Recreation agencies across the nation, including in west Kentucky, are adapting programming for continuing education efforts while promoting social distancing.
As public-facing businesses and most government offices cease in-person services, experts recommend staying active by taking walks, visiting parks and enjoying America’s public lands. The U.S. Department of the Interior suspended entry fees at national wildlife refuges to encourage Americans to visit the spaces.
“When CDC guidance is followed, a national wildlife refuge can be the perfect antidote to cabin fever and a boon to our mental wellbeing during this unprecedented time,” said Interior Department Service Director Aurelia Skipwith.
Benton-based Clarks River Wildlife Refuge is one of the areas residents are encouraged to visit to hike and enjoy the outdoors. However, the refuge’s administrative offices are closed to the public to allow most employees to work remotely. That hasn’t stopped Education Specialist Stacey Hayden from transitioning the refuge’s wide portfolio of education programs to an online format.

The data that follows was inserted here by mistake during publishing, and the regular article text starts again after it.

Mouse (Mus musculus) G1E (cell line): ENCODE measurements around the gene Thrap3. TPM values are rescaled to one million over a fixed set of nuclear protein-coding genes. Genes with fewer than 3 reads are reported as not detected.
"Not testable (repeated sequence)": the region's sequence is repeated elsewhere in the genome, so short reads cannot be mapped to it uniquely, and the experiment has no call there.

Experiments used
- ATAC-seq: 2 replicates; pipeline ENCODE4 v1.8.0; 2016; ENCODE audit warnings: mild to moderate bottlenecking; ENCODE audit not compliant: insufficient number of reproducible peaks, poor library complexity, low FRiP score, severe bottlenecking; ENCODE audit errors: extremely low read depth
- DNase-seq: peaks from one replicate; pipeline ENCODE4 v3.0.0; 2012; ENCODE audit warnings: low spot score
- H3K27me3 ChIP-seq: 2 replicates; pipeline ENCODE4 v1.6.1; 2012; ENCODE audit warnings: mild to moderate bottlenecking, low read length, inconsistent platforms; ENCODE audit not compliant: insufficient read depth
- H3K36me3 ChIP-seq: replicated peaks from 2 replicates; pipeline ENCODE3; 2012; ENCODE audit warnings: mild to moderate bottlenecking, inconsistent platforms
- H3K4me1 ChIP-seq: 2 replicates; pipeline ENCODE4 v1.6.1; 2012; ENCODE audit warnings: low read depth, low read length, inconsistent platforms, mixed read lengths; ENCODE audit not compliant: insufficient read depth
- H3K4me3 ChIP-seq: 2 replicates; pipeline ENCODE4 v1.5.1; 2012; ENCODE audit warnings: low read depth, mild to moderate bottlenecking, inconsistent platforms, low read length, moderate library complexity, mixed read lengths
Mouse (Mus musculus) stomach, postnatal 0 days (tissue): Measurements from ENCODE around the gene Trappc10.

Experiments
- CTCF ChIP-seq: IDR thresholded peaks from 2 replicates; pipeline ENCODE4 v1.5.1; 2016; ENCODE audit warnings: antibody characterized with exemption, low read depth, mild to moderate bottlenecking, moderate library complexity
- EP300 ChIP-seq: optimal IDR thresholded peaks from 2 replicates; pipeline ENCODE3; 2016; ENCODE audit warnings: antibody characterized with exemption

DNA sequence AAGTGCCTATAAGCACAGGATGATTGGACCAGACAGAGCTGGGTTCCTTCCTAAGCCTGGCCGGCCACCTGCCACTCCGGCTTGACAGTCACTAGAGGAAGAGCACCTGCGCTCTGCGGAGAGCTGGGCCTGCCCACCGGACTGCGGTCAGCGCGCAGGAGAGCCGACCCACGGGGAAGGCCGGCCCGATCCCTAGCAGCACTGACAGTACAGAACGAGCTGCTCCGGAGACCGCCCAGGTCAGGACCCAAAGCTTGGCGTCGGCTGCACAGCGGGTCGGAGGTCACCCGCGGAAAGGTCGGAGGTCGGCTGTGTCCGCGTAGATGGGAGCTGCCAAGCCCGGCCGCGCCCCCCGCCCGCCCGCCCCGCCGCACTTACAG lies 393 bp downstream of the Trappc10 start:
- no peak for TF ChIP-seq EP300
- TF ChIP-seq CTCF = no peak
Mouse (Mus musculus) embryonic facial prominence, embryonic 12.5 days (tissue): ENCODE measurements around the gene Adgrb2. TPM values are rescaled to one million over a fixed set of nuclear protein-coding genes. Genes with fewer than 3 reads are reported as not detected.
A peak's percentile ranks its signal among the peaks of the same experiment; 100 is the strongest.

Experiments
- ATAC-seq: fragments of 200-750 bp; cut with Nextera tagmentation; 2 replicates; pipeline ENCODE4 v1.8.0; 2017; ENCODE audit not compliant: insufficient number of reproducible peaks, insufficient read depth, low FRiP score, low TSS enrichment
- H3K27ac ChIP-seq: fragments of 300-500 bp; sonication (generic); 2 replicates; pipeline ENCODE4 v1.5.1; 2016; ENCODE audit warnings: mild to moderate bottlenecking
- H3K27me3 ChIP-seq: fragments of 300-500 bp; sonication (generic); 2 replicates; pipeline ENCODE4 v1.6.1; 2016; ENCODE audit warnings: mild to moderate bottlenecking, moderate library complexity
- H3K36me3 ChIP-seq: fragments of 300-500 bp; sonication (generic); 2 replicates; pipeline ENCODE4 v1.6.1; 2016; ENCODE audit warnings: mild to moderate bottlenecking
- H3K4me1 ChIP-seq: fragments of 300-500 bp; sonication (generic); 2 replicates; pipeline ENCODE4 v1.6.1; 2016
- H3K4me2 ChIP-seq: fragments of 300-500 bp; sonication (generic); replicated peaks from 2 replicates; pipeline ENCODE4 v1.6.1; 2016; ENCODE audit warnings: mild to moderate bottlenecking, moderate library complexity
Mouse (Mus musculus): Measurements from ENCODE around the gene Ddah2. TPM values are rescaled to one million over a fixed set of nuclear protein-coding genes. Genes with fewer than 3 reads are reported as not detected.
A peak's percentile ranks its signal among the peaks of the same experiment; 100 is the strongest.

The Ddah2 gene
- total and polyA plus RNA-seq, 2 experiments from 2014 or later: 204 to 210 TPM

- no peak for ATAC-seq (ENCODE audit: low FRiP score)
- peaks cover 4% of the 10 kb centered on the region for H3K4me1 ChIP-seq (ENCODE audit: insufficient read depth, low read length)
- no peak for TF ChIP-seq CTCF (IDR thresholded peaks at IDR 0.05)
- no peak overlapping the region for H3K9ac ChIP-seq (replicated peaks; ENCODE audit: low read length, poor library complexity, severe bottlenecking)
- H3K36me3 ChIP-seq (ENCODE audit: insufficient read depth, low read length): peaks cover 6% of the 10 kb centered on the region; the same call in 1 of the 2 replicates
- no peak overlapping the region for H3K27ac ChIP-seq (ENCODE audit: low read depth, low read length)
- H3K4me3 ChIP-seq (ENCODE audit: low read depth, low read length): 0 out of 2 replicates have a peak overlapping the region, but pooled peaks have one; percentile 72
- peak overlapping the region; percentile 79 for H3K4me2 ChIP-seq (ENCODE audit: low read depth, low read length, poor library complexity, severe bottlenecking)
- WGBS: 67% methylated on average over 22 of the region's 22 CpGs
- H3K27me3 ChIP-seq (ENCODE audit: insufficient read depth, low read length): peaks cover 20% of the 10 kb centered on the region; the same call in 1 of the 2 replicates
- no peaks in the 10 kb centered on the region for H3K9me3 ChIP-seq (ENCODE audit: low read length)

“We’ve gone to doing more online posts, videos, Facebook Lives,” Hayden said. “Some of the activities are indoors... but we are trying to do some outdoor activities.”
Hayden said this would typically be the busiest time of the year for her programs. She said multiple student field trips were canceled as districts throughout the region close schools to stop the spread of the virus. Outdoor programs where participants would gather together are also canceled. She said moving the programs online is important to keep kids engaged as many families shelter in their homes.
“Helping these parents have something to do with all that pent-up energy, still making it fun and educational, I think is important,” Hayden said. “As long as we are being asked to social distance, I think we’ll continue [offering online programs].”
You can view online educational programs and activities from Hayden and the Clarks River National Wildlife Refuge at their Facebook page.